Will shakes his head. “I like it,” he says. “You remind me of my sister. She lives in Birmingham.”
“You remind me of my brother actually,” Alice says. “But he lives in Berlin.”
Will nods, impressed. “Germany, wow.”
There’s a moment of silence. Alice stares at her feet and tries to think of something to say. “It’s OK here though,” she says. “I guess it’s nicer than Wal-Mart.”
Will grins. “Ain’t that so,” he says. “So how long have you been in New York?” He runs a hand through his hair. His silver ring glints.
“Oh, not long. Only a couple months.”
Alice hesitates. There’s nothing more unattractive than not enjoying someone else’s city.
Will laughs. “I guess not huh?”
Alice shrugs. “It just takes time,” she says. “To settle in and stuff.”
“You have friends here?” Will asks.
Alice shakes her head and wrinkles her nose. “Work colleagues,” she says. “But, well… It’s hard. You think… in such a big place…”
Will nods. “My boyfriend- his name’s Jude. He moved here, like, a year ago. And he gets real lonely. And, I mean, he’s got me, and my friends, but, well, I know what you mean.”
“Sorry, you thought I was hitting on you and now…”
Alice shakes her head and glances along the counter to see if the Genius is coming back to save her anytime soon. “No,” she says. “That’s not it.”
Will shrugs. His smile fades.
Shit, Alice thinks. Now he’s gonna think that I don’t like him because he’s gay. “It’s not… it’s just,” Alice says. “My brother, the one you remind me of. Well, he’s…”
Will nods. “Right,” he says. “He’s gay too huh?”
“So where you living Alice?”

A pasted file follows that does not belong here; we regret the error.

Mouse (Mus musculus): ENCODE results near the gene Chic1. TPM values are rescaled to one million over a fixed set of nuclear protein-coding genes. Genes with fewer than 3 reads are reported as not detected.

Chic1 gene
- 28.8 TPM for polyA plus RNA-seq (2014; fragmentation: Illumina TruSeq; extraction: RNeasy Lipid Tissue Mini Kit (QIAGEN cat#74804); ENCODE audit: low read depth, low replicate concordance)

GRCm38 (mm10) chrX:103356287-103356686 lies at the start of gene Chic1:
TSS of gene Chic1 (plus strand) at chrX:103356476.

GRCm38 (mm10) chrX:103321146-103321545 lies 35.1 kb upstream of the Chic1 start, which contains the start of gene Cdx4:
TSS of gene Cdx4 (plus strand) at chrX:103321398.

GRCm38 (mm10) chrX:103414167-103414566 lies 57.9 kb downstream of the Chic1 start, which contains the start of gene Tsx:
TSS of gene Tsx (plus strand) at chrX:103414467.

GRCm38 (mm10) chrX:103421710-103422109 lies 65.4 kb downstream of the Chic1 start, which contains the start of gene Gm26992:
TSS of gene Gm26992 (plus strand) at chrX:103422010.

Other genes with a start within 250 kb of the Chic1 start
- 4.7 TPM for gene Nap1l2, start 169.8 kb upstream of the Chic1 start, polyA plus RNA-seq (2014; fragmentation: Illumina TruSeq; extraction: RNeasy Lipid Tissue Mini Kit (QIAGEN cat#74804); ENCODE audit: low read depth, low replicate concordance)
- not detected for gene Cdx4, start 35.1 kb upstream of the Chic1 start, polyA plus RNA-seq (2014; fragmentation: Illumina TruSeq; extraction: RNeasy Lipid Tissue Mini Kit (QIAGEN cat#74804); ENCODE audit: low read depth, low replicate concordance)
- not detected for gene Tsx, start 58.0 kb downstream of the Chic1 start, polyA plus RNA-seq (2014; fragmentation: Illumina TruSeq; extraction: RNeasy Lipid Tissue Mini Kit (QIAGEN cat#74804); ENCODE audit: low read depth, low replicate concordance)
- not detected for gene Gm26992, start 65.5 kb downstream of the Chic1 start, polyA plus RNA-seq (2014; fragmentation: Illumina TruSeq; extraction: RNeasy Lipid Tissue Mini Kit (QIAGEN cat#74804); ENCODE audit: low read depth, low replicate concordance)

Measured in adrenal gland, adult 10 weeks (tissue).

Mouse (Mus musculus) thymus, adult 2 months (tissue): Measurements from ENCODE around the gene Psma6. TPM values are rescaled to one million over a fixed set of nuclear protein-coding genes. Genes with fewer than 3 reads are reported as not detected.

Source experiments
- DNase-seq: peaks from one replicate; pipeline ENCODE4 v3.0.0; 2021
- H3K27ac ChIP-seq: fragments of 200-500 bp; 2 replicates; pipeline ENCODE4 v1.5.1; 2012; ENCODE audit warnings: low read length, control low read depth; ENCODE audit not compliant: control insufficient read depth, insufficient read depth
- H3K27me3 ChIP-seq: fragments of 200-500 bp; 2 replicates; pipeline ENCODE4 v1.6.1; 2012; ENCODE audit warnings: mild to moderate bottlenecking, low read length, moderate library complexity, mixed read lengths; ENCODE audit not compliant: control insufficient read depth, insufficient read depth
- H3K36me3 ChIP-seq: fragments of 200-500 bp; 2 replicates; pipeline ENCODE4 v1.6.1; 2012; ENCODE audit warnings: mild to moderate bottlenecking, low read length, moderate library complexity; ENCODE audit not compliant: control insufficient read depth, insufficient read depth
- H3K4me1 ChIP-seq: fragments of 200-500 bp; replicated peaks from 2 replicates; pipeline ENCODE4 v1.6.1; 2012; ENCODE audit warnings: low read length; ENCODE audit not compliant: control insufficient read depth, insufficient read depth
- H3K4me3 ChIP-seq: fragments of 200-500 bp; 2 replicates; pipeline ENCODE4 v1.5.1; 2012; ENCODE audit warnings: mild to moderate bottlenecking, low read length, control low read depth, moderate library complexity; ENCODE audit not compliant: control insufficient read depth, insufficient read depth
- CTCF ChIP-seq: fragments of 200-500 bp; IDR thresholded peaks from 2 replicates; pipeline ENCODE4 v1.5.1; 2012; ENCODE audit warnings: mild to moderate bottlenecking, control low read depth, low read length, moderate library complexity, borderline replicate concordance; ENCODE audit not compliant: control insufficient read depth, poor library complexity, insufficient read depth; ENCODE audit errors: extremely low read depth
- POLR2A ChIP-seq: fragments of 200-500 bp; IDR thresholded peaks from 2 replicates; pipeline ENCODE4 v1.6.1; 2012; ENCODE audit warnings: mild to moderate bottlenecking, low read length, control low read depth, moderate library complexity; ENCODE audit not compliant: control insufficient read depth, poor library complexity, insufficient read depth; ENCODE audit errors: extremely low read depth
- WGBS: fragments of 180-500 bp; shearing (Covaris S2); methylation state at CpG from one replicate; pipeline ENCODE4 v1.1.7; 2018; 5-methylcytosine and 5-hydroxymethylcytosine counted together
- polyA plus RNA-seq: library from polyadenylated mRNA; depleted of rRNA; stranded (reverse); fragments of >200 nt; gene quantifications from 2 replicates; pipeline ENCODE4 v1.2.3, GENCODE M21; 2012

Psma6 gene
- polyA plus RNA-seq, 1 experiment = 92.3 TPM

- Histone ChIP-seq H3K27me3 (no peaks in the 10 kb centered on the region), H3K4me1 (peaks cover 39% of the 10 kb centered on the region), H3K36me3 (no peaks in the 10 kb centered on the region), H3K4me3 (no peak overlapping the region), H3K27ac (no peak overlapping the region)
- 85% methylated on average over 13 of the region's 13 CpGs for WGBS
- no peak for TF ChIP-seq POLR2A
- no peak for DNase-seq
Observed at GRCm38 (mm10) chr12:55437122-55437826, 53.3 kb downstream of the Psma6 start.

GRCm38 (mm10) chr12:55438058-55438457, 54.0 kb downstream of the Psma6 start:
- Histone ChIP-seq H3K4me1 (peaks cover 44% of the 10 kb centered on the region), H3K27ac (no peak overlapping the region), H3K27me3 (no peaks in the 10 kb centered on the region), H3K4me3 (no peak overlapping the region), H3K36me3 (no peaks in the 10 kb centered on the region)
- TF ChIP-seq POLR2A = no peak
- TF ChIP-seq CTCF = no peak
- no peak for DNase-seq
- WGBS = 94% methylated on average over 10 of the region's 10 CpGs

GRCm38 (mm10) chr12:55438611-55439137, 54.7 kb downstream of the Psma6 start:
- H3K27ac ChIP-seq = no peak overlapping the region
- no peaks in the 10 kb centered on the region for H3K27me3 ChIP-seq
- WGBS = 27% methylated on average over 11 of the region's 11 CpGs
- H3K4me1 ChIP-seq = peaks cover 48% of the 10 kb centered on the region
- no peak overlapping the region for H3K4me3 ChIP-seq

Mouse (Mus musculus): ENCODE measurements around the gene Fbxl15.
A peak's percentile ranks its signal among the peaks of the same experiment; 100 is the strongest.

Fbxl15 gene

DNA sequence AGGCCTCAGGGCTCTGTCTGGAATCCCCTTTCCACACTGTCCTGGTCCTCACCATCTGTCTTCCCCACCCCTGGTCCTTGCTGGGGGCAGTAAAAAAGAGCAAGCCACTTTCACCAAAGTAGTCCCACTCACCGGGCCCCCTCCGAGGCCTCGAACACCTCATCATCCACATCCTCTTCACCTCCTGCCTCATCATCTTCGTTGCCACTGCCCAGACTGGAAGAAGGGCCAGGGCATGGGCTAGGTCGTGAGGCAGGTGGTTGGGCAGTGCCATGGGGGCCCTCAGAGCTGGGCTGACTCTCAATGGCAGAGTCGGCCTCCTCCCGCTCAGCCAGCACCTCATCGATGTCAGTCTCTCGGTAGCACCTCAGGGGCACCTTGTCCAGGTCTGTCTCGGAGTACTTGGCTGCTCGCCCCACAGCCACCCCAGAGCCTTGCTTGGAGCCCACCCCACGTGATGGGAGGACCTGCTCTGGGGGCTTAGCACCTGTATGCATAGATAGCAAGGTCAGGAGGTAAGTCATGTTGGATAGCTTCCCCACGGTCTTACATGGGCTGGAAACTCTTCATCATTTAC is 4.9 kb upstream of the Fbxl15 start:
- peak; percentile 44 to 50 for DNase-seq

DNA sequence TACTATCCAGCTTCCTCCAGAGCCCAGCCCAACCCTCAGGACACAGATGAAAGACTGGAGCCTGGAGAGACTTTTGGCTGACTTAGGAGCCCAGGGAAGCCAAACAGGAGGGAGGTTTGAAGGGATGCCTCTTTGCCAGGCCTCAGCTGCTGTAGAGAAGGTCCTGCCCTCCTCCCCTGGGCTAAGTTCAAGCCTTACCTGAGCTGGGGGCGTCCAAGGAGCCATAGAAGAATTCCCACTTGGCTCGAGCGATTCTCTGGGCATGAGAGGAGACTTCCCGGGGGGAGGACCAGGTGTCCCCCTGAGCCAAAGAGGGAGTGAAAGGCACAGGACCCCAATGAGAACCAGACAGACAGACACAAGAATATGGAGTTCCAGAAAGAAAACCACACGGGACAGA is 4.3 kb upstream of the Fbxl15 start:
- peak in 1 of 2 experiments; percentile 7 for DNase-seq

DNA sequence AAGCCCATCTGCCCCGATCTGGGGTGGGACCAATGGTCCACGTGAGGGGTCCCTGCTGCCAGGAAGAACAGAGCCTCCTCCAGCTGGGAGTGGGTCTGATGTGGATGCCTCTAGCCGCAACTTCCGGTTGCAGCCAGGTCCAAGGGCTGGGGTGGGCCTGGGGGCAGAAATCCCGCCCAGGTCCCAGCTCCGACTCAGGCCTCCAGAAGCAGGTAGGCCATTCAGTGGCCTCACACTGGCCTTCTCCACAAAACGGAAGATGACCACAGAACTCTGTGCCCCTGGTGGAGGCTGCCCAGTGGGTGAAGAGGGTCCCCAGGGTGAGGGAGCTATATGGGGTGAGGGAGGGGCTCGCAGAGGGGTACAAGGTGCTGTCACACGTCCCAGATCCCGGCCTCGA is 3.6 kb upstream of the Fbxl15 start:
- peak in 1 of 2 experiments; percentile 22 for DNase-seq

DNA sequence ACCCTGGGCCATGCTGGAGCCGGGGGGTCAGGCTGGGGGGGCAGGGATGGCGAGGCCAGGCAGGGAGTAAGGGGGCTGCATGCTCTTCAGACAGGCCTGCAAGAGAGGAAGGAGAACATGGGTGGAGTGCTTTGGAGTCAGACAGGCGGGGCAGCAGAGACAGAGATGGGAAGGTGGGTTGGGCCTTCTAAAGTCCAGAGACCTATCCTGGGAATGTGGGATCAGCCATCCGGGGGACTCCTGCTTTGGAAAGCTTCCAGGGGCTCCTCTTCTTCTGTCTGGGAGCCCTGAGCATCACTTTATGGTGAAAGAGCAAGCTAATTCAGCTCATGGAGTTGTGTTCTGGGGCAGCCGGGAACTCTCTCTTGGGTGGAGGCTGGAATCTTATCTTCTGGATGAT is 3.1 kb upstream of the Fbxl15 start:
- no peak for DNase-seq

“Thirty-seven and fifth,” Alice says. “It’s a work thing.”
Will nods. “We’re over on avenue B. It’s kind of cool over there, you know it?”
Alice shakes her head.
“You should come have a coffee sometime,” Will says. “It’s different. It’s less… well, less fifth avenue I guess.”
The genius interrups them. Alice thinks for a moment he has a glob of moisture hanging from his nose ring, but then she realises it’s a chrome ball. She didn’t notice it before.
“Here you go guys. Sorry about that. They’re both from the same batch. Very rare, so sorry ‘bout that. Just go pick up two new ones and give this to the guy on the till.” He hands them a slip of paper.
Outside the store, Will and Alice hesitate. “Hey sis… I’m thinking we should go to that coffee-shop over there and check these out. In case they’re also from the same batch…”
Alice smiles. “Good thinking,” she says.Back in her apartment, Alice feels elated. “I met someone,” she thinks. “I actually god darn met someone.”
She pulls the iPod box and Will’s business card from her bag. Sure, he’s gay, so he’s not going to be anything but a friend. But that’s almost better. A friend is more what she needs right now.
She props the card next to the phone. She’ll wait a week before she calls him. So he doesn’t think she’s stalking him. And then she’ll go over to Avenue B for coffee. She will.
She smiles to herself. He looks so like Michael. Lovely Michael. She looks at the phone, and then glances at the alarm clock. 13:55
13:55 pm EST – makes… she counts on her fingers. About 6pm in Berlin. He’ll be on his way home. She settles into the armchair and dials the number.
Have a great xmas everyone, and remember, “The best things in life aren’t things”.